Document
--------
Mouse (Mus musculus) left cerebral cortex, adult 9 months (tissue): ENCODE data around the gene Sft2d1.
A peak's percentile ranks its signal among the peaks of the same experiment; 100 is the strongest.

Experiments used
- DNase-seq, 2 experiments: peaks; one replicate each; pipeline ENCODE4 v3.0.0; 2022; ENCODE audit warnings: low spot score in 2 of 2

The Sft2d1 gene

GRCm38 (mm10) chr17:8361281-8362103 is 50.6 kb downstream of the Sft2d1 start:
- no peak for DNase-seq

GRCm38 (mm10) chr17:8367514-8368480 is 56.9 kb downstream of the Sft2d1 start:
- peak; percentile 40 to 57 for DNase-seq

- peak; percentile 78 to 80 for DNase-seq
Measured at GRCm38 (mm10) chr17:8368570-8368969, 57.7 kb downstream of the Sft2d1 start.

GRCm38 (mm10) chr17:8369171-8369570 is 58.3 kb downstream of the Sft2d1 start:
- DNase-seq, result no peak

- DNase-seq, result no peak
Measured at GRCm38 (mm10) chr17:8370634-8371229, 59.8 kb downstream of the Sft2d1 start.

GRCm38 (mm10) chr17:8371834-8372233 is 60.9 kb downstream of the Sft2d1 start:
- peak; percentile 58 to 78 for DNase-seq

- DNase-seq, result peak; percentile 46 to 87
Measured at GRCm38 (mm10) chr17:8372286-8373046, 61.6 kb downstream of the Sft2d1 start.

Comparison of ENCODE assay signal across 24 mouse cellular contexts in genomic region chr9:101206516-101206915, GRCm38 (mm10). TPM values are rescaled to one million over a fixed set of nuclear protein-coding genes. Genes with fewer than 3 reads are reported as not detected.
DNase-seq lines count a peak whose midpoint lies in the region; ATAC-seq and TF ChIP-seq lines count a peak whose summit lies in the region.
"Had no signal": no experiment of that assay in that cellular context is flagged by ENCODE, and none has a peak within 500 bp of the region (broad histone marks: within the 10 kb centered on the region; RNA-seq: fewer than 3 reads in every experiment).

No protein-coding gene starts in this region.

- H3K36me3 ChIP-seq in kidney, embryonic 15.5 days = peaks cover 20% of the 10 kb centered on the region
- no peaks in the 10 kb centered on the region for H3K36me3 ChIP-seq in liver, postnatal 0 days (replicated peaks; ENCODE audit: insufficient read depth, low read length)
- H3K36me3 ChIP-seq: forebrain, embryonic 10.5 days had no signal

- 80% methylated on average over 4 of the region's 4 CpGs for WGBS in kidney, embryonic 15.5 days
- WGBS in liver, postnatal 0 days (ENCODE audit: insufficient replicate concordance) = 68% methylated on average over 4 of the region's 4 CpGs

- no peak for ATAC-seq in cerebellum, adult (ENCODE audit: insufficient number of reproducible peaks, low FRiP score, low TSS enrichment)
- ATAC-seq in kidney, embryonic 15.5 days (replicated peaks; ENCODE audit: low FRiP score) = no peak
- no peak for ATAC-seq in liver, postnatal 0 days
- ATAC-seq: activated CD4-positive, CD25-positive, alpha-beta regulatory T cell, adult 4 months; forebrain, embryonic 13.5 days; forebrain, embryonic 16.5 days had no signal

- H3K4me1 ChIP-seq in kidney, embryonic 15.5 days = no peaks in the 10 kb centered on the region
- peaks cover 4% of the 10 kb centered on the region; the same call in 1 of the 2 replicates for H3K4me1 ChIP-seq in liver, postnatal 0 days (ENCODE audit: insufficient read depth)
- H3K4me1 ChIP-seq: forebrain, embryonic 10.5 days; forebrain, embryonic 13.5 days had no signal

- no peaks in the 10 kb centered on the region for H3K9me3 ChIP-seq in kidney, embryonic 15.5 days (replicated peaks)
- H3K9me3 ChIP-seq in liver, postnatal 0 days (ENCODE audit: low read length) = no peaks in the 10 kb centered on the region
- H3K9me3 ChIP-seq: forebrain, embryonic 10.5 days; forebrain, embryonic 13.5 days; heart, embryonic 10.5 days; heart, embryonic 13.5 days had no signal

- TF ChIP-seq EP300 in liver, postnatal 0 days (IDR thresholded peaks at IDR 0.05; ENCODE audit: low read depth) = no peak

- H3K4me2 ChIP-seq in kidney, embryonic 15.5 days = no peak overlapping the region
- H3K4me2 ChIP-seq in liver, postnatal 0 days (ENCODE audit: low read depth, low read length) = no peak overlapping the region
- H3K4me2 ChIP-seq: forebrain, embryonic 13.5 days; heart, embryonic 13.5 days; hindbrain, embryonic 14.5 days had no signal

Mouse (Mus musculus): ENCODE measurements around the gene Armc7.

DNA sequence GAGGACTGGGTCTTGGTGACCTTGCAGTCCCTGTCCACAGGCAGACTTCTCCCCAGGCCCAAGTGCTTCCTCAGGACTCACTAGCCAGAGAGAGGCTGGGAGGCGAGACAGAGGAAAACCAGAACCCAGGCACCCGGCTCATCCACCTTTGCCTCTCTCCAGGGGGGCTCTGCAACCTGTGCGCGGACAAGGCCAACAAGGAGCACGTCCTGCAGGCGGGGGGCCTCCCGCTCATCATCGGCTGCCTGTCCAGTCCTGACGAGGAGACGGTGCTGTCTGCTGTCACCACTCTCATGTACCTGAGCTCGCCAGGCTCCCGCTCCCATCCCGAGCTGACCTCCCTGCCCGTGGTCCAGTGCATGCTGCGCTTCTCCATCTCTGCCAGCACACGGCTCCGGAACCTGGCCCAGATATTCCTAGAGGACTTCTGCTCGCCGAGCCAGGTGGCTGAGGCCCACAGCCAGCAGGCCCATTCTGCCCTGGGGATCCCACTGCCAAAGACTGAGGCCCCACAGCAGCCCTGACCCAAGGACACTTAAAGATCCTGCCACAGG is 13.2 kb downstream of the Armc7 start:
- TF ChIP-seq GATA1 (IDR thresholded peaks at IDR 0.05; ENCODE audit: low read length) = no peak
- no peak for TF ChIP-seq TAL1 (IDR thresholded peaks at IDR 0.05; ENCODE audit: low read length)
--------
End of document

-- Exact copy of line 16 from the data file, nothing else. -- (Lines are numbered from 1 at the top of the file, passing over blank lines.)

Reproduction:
GRCm38 (mm10) chr17:8371834-8372233 is 60.9 kb downstream of the Sft2d1 start: